UPS FREIGHT. Over a year ago Hoffa claimed a national cardcheck agreement would soon unionize 15,000 UPS Freight employees. Now management is playing hardball and attacking our union—and union officials in freight are concerned that Hoffa will give up Teamster standards to get the company under a contract.
UPS CARTAGE. Hoffa’s so-called “master” contract leaves substandard wages in place and no protection against subcontracting.
Master Contracts:Fact From Fiction
A true master contract uses our union’s national power to raise all Teamsters up to the highest level.
What the Hoffa administration calls a “master contract” is any contract that covers multiple locations, even if there’s no Teamster pension, the wages vary by location, and the conditions are inferior to our national standards.
Hoffa’s “master contracts” mean drastically lower wages (carhaul, UPS Cartage), undercutting our national standards (DHL and UPS Freight), and potentially even busting up our pension plans (UPS, freight, and UPS Freight).
Rank and File Can Make a Difference
Our Right to Vote on contracts gives members the power to prevent Hoffa from selling out our national contracts. But rank-and-file Teamsters need to be informed and united to use the power in our hands.
In carhaul, members nearly voted down Hoffa’s massive givebacks, but we fell just 2 percent short. With just a little more rank-and-file involvement, a 17.5 percent wage cut could have been prevented.
Do you want to be part of a movement to defend our contracts and rebuild our union’s power? Or do you want to sit on the sidelines?
Contact Teamsters for a Democratic Union today to find out how rank-and-file Teamsters can stand up for our contracts and the future of our union.
Click the links below to read more:
July 12, 2007: Will the Hoffa administration let DHL undermine our standards under the guise of a new 'master' contract?
The Hoffa administration and some local officials are floating a trial balloon to see if DHL Teamsters can be swayed into a company-plan to take them out of the National Master Freight Agreement. The sales pitch is that members will instead be in a DHL “master” contract.
They don’t mention that the company has pushed for this for years. Management knows breaking the master contract is the first step toward low-wage part-timers and lots more concessions in the future.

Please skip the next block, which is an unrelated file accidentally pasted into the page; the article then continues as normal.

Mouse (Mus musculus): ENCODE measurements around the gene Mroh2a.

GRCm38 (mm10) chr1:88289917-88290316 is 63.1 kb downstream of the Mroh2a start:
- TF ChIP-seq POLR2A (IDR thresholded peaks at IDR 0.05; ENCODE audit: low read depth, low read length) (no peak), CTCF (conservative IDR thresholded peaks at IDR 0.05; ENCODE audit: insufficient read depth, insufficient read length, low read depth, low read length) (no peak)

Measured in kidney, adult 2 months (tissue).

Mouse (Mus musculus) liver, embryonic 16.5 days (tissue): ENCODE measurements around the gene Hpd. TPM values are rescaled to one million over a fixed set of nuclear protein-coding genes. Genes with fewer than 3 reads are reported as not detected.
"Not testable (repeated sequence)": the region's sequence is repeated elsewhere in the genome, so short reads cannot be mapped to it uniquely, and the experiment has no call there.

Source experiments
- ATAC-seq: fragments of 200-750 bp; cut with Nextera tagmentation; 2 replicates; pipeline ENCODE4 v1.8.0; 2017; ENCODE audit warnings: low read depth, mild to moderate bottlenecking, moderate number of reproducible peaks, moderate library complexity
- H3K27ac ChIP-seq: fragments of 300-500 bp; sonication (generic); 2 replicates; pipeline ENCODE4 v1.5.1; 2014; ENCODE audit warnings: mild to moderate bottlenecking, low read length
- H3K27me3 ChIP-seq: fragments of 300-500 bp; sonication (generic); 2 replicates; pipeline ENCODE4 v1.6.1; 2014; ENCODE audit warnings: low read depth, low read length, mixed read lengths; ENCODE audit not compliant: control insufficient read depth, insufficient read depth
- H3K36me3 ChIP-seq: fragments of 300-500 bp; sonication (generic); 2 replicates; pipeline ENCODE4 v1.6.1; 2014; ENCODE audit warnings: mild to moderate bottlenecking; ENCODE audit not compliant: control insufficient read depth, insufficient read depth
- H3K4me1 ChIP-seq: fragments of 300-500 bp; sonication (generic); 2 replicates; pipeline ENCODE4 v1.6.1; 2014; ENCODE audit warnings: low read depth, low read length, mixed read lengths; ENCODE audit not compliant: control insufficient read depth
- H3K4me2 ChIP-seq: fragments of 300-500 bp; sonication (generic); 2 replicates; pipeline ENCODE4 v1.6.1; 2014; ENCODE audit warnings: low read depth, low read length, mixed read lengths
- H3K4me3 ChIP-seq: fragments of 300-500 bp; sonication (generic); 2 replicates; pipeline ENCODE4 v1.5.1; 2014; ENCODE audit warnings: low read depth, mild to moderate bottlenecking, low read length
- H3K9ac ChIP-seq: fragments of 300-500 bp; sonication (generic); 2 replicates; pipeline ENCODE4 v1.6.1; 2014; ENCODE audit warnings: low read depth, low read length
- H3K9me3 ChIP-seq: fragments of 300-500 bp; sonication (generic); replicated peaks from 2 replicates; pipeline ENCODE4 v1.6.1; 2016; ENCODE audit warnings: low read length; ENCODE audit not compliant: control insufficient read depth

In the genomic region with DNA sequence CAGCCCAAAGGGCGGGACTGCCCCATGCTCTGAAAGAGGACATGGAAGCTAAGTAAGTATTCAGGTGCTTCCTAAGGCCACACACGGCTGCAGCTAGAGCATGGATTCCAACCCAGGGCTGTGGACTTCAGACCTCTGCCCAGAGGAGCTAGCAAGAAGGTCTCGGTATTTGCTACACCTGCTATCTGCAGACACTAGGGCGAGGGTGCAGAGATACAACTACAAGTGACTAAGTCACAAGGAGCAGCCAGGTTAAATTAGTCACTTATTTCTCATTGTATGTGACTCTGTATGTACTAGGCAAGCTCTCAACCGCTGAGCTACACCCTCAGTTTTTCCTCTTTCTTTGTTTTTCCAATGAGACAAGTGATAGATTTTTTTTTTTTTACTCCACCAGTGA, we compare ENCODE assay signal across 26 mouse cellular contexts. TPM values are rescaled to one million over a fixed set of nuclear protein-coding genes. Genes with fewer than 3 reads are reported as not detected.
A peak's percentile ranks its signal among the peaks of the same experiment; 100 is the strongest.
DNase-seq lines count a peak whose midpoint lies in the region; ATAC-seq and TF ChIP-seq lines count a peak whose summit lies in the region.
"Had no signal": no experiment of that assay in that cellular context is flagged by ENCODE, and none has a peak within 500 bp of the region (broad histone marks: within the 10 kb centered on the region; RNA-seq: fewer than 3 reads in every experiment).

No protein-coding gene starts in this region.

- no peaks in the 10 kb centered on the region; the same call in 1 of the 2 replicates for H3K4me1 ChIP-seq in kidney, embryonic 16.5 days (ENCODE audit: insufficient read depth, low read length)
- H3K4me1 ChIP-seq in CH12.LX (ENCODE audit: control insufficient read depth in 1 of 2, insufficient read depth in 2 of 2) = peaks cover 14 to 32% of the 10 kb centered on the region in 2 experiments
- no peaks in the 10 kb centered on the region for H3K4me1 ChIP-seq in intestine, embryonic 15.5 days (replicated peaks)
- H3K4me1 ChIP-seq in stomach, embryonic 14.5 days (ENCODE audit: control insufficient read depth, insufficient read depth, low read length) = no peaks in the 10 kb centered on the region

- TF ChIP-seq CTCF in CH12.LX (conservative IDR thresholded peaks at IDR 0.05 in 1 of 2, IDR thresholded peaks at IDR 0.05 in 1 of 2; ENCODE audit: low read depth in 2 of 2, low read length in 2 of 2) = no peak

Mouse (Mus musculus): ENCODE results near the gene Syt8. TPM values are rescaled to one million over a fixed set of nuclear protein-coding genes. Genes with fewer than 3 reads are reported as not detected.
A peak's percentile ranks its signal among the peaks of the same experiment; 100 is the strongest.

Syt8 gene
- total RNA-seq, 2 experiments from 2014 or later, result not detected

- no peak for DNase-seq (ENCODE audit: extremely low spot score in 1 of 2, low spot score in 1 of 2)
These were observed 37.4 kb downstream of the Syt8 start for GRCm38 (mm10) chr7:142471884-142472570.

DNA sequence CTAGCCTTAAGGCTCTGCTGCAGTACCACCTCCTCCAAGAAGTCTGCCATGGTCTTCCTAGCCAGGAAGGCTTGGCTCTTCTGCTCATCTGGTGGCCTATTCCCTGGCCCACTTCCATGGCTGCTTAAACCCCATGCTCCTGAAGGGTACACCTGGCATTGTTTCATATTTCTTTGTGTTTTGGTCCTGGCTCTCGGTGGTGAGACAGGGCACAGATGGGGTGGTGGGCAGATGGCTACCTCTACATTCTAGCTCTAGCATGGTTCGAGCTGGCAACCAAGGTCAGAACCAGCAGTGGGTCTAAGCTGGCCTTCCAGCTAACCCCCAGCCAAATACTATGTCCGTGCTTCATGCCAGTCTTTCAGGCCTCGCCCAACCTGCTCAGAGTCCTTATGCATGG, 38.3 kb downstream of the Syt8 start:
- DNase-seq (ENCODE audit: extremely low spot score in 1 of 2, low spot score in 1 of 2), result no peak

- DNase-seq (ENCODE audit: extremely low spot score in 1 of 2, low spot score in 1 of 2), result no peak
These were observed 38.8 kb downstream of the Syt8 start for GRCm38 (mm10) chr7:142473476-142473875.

This is a serious threat. Teamsters should say No loud and clear to head it off now, before a deal is cut.
Most DHL Teamsters are in the NMFA or contracts that are just as good (Chicago is better). Some are under inferior white paper contracts. And of course DHL uses nonunion contractors to run their local operation at many stations.
The key is to bring all up to NMFA standards. We are not powerless here. The big strategic centers are Teamsters, under the NMFA. The pilots are Teamsters. We should put Teamster power to work to organize.
The alternative is to give the company what they want, in exchange for getting more dues-paying Teamsters.
July 12, 2007: In June ABF CEO Bob Davidson circulated a letter to all Teamster employees saying that members should dump their Teamster pensions for a company 401(k).
The letter is supposed to be a sales job for the company’s effort to break out of our Teamster pension plans. Instead, it reveals that it would be a disaster for our union to let employers like ABF and UPS to take this course.
An 18-year Teamster wrote Davidson about the company’s proposal. And the CEO’s advice is telling. Don’t worry about losing your pension, Davidson says. Under ABF’s proposal, you would still get your 18-year pension from the Teamster fund—plus start building a 401(k) on top of that pension. It’s “not like Social Security,” Davidson writes, but your very own account.
What Davidson failed to mention is that with 18 years in a pension fund you don’t qualify for anything but a vested pension, which in most Teamster plans amounts to very little.
ABF’s pitch boils down to this: put your future in the hands of the company’s 401(k) and pray that the stock market goes way up. It might work. Then again, the lottery might work, too. You just have to pick that lucky number.
UPS Pullout Could Cause Fund’s Collapse
At least ABF management is up front about their goal: saving the company money on retirement costs. And Davidson is honest enough also to admit what would happen to Teamster pension funds if UPS and ABF pull out.
“A UPS withdrawal, or other adverse factors, would make them even less stable or cause their complete collapse,” Davidson wrote.
Our union needs to say one short word to these corporate schemes: No. The American people have said No to privatizing social security, and we need to tell UPS and ABF the same now, in a strong and unified voice.
The corporate answer is to destroy our Teamster funds to save management money on retirement costs. The union answer is to protect our retirement security by sticking together, strengthening our union funds, and winning benefit improvements.
UPS-Only Plans Cut Benefits